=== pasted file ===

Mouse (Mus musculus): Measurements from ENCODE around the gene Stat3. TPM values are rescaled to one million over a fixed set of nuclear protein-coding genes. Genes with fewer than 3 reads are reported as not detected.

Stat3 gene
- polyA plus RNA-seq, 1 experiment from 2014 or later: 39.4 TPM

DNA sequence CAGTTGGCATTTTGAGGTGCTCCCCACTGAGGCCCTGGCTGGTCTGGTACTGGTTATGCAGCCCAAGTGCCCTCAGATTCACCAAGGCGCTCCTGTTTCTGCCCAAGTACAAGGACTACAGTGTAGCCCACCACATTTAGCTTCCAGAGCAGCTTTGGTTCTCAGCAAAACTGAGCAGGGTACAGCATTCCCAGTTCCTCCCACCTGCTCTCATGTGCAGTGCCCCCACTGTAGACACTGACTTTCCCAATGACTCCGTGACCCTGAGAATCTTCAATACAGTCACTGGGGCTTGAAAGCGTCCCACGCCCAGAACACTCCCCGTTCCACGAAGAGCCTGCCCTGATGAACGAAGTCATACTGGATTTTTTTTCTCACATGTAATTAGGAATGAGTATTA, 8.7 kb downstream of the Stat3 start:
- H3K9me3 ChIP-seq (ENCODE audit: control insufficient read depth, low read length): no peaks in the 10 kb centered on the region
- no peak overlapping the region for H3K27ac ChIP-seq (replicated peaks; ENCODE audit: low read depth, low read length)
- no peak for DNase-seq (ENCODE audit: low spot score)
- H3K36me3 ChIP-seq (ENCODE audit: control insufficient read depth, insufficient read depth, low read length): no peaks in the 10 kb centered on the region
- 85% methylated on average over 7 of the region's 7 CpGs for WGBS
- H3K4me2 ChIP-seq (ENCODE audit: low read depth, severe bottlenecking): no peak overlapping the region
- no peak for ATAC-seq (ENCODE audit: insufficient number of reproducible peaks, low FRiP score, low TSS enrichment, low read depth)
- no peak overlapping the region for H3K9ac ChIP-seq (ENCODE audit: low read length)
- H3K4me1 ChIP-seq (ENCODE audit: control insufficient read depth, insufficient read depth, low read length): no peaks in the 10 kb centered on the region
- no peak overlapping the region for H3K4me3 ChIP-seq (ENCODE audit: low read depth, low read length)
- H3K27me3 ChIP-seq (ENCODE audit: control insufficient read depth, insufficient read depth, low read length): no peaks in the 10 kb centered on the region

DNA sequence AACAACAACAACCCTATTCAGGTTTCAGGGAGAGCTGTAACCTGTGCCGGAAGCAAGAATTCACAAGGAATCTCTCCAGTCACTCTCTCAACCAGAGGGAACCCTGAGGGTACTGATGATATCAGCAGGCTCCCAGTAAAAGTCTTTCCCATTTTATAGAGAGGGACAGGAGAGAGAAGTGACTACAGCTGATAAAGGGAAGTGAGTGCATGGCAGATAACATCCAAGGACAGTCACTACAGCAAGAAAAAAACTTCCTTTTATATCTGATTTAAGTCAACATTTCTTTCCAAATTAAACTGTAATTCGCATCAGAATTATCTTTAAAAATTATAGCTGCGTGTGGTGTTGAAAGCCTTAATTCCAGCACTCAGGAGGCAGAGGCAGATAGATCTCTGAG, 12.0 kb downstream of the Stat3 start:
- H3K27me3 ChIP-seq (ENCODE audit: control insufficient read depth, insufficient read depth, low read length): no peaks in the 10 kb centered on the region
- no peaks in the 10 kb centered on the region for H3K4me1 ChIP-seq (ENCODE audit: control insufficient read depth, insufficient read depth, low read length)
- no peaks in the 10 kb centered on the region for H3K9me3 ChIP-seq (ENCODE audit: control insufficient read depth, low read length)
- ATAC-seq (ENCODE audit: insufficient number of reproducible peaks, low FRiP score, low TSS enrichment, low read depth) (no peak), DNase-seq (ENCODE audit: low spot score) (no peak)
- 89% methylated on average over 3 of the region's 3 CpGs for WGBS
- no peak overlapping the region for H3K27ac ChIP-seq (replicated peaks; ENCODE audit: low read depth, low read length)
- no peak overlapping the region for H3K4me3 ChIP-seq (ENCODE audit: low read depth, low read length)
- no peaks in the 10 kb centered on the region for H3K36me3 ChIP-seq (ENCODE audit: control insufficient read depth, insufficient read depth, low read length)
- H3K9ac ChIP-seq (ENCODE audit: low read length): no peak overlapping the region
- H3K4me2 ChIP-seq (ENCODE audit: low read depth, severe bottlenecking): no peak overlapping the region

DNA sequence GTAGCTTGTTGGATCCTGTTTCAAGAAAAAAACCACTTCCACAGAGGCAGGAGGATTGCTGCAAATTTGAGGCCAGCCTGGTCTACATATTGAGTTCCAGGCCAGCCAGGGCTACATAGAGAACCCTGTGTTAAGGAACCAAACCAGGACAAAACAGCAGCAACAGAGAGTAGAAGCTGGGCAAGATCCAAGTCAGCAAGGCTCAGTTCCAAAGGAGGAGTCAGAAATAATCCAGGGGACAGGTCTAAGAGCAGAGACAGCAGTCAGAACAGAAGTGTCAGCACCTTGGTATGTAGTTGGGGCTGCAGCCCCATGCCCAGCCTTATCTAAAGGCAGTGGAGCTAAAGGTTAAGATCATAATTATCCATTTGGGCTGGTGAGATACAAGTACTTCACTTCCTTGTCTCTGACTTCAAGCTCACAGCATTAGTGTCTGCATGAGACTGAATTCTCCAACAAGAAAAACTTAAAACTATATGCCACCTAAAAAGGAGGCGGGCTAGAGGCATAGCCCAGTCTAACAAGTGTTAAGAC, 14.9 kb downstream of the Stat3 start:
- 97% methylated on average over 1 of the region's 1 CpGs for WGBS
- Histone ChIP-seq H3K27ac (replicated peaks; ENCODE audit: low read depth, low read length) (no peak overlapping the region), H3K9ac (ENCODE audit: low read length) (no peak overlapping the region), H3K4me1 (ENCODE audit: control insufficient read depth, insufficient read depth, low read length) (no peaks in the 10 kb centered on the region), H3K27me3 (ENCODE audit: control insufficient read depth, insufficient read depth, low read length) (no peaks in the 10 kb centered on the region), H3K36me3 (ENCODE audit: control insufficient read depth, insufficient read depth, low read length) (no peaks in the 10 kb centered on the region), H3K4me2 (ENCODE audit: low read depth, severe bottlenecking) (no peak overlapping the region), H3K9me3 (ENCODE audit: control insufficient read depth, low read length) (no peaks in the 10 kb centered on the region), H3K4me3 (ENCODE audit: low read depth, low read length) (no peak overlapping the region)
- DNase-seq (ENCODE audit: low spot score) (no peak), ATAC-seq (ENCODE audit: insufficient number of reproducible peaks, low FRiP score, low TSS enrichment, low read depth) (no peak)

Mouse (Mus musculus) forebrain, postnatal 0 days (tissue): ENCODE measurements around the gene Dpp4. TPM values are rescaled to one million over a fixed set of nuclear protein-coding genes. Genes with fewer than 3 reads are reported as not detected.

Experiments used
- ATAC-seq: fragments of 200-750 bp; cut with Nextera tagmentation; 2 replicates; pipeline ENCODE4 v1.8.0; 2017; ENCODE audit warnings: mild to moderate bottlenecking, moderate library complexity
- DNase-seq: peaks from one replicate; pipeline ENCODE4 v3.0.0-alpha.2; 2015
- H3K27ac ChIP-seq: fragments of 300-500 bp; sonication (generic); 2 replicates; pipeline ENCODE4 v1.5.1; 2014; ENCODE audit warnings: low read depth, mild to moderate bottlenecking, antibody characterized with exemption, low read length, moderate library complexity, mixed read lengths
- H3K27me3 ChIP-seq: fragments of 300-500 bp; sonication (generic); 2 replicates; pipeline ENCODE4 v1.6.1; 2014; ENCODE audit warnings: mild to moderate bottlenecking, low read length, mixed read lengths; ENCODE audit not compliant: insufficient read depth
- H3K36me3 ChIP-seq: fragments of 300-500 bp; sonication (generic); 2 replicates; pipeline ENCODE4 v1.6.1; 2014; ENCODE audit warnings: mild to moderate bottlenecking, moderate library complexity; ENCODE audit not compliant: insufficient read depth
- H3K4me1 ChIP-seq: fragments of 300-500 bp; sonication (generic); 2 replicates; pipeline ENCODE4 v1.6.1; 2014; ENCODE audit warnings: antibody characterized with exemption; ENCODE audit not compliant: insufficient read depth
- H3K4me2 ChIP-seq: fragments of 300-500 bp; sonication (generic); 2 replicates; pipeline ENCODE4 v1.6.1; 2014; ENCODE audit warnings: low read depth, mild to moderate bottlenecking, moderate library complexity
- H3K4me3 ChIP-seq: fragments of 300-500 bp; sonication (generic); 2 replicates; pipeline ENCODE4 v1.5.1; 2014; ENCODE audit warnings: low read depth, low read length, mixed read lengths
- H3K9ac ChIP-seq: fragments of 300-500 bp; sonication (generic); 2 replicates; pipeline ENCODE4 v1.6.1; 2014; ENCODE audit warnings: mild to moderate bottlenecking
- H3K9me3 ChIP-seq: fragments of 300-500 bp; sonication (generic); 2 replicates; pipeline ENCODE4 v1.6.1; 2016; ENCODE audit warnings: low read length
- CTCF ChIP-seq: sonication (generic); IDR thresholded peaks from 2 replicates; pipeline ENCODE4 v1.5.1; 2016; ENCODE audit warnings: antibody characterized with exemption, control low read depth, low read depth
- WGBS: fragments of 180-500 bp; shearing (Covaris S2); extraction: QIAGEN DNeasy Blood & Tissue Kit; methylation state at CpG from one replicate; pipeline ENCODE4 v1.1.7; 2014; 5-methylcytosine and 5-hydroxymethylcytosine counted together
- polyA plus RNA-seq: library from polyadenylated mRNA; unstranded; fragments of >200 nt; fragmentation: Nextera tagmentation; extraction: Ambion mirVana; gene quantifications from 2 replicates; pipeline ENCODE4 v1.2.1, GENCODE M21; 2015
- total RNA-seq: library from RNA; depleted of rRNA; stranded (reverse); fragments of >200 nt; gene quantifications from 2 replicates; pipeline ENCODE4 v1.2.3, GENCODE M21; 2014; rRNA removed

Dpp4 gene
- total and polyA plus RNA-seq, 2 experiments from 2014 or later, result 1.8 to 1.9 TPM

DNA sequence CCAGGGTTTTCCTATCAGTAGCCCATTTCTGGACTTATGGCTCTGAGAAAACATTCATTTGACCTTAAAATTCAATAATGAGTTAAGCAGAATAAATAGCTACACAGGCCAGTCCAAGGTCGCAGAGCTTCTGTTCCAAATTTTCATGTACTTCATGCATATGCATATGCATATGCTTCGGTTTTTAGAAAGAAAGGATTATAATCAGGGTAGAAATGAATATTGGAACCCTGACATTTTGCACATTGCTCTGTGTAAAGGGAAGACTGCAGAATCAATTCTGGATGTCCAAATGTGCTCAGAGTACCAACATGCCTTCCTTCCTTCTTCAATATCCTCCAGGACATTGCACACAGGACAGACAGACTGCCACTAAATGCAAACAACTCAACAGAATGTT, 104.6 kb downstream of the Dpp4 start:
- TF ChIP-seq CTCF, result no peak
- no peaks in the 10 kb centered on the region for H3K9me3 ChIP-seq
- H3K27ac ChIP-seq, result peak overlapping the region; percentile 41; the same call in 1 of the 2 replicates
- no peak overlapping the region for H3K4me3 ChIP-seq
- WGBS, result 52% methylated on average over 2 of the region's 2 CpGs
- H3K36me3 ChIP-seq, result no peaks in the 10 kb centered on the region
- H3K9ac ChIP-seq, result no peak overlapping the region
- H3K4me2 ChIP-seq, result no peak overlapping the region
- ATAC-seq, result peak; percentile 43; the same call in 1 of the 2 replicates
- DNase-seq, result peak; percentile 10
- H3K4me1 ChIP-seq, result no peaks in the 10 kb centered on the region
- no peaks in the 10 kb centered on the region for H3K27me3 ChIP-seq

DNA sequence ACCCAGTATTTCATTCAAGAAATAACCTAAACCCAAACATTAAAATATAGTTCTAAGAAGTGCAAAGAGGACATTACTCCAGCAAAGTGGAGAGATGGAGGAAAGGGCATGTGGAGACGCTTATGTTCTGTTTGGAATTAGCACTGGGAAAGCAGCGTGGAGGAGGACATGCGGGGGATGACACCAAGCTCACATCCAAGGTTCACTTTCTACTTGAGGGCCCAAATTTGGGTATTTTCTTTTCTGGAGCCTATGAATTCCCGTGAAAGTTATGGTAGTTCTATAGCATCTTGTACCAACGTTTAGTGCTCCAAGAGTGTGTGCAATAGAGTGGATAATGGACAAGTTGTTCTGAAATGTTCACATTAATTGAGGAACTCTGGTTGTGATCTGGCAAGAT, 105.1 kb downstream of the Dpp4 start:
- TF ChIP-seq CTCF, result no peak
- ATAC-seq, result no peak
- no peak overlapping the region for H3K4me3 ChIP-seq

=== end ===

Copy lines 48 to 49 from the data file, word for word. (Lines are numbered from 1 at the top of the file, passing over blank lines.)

- total and polyA plus RNA-seq, 2 experiments from 2014 or later, result 1.8 to 1.9 TPM

DNA sequence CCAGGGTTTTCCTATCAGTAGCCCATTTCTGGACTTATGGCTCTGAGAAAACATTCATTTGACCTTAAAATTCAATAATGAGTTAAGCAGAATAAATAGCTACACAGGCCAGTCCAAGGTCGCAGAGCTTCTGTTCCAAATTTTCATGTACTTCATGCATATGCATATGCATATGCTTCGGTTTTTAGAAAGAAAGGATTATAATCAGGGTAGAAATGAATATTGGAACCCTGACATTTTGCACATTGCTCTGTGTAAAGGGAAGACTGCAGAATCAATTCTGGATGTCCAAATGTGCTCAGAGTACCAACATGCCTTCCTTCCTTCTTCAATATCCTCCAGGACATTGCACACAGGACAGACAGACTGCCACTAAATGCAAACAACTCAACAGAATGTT, 104.6 kb downstream of the Dpp4 start: